In a meta-analysis published by Deng et al in Cancer Medicine, researchers found parenchymal-sparing hepatectomy was associated with better perioperative outcomes vs extended hepatectomy for the treatment of colorectal cancer liver metastases, without compromising long-term oncologic outcomes.
The researchers performed a meta-analysis of 18 studies that included 7,081 patients with colorectal cancer liver metastases. Perioperative and long‐term survival outcomes were pooled, and subgroup analysis and meta‐regression analysis were performed to identify potential sources of heterogeneity.
Parenchymal-sparing hepatectomy was performed on 3,974 (56.1%) patients. Overall survival (hazard ratio [HR] = 1.01, 95% confidence interval [CI] = 0.94–1.08) and recurrence-free survival (HR = 1.00, 95% CI = 0.94‐1.07) were comparable between patients who had undergone parenchymal-sparing hepatectomy vs those who had not.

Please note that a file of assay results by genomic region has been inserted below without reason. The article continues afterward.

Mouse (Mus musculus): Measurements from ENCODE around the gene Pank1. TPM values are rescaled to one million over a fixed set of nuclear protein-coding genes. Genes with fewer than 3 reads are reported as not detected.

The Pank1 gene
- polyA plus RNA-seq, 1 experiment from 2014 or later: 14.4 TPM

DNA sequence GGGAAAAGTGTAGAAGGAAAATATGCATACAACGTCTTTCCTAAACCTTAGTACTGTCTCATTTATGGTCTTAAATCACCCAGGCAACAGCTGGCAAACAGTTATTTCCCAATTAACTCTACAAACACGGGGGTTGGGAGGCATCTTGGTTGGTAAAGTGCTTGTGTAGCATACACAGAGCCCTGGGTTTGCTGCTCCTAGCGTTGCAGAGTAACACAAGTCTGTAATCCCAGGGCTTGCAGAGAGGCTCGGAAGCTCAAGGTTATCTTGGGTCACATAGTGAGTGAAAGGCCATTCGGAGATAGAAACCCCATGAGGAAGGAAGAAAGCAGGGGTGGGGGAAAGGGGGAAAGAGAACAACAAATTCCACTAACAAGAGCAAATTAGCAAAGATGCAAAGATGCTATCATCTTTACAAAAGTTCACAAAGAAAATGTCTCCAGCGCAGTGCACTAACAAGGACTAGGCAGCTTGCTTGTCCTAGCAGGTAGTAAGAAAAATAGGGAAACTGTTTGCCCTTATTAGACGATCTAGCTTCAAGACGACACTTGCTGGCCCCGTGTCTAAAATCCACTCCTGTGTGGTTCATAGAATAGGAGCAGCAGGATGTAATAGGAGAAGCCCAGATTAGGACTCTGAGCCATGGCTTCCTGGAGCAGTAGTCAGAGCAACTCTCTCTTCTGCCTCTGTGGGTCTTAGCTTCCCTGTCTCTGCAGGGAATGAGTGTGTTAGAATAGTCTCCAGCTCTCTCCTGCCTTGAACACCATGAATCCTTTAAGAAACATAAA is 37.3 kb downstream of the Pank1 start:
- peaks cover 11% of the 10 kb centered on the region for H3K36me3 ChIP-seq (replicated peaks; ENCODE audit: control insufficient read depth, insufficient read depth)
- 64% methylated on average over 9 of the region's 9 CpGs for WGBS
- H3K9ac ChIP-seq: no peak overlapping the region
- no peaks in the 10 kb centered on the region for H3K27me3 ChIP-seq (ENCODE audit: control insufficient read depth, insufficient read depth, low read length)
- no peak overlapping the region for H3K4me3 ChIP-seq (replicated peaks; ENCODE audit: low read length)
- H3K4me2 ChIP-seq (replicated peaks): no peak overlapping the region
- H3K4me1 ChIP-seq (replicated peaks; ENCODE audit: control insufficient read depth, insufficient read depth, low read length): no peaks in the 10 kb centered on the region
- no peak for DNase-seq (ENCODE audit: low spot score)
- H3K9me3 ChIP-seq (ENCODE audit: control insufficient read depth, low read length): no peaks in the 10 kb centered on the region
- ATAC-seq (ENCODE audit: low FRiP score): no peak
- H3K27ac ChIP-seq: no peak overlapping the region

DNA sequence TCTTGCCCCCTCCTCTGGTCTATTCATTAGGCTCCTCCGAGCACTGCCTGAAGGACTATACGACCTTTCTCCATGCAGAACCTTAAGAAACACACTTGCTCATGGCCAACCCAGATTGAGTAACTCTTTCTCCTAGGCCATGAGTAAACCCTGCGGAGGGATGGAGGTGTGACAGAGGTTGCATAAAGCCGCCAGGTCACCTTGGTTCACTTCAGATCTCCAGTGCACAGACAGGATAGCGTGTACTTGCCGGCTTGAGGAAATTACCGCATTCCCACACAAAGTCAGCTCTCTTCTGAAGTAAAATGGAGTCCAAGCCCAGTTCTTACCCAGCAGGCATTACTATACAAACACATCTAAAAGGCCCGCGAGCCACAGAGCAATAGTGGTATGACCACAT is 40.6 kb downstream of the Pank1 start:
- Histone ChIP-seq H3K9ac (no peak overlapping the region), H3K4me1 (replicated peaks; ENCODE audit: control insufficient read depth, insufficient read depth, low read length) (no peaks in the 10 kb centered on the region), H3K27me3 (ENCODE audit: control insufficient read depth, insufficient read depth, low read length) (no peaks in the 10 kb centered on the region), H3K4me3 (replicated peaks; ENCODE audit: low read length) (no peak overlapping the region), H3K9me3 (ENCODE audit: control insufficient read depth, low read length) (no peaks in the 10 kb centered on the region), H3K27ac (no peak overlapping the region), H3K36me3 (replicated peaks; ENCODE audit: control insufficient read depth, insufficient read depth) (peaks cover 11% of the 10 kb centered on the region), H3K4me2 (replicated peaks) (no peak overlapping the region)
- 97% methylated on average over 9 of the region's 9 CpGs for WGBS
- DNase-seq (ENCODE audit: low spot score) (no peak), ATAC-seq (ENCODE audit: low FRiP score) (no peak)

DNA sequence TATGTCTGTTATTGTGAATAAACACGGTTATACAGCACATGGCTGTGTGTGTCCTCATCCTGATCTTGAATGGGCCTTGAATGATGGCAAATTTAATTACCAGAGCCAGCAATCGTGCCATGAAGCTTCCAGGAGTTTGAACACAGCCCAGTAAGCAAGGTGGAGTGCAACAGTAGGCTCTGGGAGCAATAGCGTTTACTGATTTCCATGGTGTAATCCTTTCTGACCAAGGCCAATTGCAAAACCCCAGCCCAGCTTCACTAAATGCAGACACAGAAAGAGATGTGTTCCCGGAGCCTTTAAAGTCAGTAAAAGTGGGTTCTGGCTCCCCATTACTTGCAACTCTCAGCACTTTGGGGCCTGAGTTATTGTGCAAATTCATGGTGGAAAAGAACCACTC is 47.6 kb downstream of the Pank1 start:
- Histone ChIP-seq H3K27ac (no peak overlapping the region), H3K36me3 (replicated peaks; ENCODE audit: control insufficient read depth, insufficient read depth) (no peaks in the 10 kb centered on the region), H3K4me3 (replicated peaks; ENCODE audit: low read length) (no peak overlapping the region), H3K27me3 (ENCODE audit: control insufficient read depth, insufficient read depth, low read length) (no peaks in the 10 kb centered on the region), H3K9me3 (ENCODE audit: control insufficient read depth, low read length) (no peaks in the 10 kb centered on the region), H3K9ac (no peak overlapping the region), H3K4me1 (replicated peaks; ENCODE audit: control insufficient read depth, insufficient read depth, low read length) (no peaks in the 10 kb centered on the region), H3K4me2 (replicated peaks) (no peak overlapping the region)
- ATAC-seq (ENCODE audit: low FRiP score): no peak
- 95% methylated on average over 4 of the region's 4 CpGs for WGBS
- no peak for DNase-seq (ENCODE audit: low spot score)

Perioperative outcomes were better among patients who underwent parenchymal-sparing hepatectomy. Patients who did not undergo parenchymal-sparing hepatectomy had longer operative time, increased estimated blood loss, higher intraoperative transfusion rate, and more postoperative complications.
The authors concluded, “Given the increasing incidence of hepatic parenchyma, [parenchymal-sparing hepatectomy] offers a greater opportunity of repeat resection for intrahepatic recurrent tumors. It should be considered as an effective surgical approach for colorectal cancer liver metastases.”
Disclosures: For full disclosures of the study authors, visit onlinelibrary.wiley.com.The content in this post has not been reviewed by the American Society of Clinical Oncology, Inc. (ASCO®) and does not necessarily reflect the ideas and opinions of ASCO®.